Statistically the majority of drowning deaths occur on unpatrolled beaches during unpatrolled times.

3. If in doubt, stay out

It’s safer to stay out of the water if you’re unsure of the conditions or your ability.

When you respect the ocean this tip shouldn’t be a problem. You can avoid getting into trouble in the water by simply staying out when it’s beyond your ability, confidence or fitness levels.

If you decide to stay out, make the most of your trip to the beach by catching some rays, enjoying a coffee with a view or doing a bit of soft sand running.

4. Watch out for each other

Swim with a buddy and keep within sight and arms reach of children at all times.

No matter what your ability level always swim with a buddy. The ocean is unpredictable so you need to look out for each other. If you’re in a group do a head count when you get in, buddy up and re-count when you leave the water.

When it comes to children there’s no let off, you need to keep 100% visual contact. Hold the hands of babies and toddlers, and keep within arms reach of younger children.

5. Remain calm and raise an arm

If you get into difficulty: remain calm, float to conserve your energy and raise an arm for assistance.

People who panic waste their energy and make stupid decisions that can cost them their lives.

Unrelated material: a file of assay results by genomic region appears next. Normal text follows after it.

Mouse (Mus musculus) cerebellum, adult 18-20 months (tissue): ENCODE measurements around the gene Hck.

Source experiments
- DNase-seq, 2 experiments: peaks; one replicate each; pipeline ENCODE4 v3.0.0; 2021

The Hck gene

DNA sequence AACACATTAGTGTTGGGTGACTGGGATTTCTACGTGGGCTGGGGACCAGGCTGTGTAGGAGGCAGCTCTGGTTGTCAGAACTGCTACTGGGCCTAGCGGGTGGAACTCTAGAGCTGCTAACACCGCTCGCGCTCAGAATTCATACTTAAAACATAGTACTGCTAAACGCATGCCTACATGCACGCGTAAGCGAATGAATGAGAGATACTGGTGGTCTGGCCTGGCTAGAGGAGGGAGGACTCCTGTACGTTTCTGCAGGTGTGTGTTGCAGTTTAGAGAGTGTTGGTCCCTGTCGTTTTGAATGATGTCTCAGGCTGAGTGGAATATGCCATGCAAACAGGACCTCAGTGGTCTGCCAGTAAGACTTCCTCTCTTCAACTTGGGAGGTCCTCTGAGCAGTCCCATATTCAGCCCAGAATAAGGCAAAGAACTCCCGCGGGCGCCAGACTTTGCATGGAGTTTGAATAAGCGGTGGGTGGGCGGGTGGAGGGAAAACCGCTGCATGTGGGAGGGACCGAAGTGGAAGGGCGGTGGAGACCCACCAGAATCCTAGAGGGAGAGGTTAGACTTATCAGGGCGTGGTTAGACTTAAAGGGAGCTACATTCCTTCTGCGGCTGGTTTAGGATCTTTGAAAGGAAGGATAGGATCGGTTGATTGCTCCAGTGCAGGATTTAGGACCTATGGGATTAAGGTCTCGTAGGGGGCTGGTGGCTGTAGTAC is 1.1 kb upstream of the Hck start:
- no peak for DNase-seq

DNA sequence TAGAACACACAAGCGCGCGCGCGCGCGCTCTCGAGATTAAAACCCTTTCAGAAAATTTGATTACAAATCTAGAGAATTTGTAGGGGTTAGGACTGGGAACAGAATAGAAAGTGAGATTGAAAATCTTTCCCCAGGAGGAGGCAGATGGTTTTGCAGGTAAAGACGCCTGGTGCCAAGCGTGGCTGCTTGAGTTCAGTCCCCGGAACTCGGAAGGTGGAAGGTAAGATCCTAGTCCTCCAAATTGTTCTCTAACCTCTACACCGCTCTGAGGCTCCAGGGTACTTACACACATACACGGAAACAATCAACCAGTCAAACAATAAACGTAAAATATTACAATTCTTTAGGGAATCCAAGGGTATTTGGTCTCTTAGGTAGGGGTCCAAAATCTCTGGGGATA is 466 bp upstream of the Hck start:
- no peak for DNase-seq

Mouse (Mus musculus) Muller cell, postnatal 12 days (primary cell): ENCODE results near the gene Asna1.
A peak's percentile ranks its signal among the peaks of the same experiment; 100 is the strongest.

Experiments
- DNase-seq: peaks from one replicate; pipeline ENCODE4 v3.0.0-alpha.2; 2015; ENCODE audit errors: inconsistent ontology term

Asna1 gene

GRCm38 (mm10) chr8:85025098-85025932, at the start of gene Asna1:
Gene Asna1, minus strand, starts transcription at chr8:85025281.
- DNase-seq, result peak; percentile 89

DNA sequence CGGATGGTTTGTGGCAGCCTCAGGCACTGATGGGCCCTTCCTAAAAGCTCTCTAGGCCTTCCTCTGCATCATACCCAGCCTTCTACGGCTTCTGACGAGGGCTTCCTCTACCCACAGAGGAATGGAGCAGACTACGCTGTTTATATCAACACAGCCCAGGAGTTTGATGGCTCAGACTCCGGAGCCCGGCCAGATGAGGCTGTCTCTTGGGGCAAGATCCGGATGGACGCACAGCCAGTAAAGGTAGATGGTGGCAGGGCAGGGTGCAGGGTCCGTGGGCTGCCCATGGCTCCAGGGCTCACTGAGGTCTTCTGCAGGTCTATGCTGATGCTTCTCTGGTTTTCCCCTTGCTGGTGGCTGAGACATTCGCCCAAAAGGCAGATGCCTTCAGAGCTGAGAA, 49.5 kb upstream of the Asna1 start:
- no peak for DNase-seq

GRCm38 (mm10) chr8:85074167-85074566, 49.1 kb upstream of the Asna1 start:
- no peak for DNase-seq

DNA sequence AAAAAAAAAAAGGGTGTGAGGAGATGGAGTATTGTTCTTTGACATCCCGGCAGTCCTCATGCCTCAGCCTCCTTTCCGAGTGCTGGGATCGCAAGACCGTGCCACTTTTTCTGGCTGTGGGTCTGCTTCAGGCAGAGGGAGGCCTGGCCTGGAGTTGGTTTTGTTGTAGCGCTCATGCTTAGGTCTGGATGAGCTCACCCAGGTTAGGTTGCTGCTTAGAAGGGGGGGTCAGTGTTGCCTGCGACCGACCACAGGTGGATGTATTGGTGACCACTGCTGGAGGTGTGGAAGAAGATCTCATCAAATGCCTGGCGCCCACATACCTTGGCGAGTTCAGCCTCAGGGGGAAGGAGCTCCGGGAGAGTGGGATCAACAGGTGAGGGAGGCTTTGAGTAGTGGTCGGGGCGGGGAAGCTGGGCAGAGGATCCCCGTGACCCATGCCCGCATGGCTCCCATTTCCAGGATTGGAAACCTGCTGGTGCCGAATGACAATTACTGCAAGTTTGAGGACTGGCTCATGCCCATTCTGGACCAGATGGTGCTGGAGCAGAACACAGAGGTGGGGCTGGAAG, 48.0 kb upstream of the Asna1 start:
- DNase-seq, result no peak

If you find yourself out of your depth you need to remain calm, float with your head above water and think about your options. On patrolled beaches you can raise your arm for the assistance of a lifeguard. On unpatrolled beaches continue to float, get the attention of surfers and other beach users and wait for them to organise a rescue.

Increase Your Ocean Awareness And Overcome Your Fear Of The Ocean

The ocean can be a scary place and it’s quite common for people to have a fear of it.

For those sufferers, it can mean an unhappy summer on the sand.

So how can you overcome your fear of the ocean?

Ocean anxiety is fairly common with OceanFit participants in our ocean confidence courses.

People really want to enjoy the beach more but they just can’t seem to shake their fears.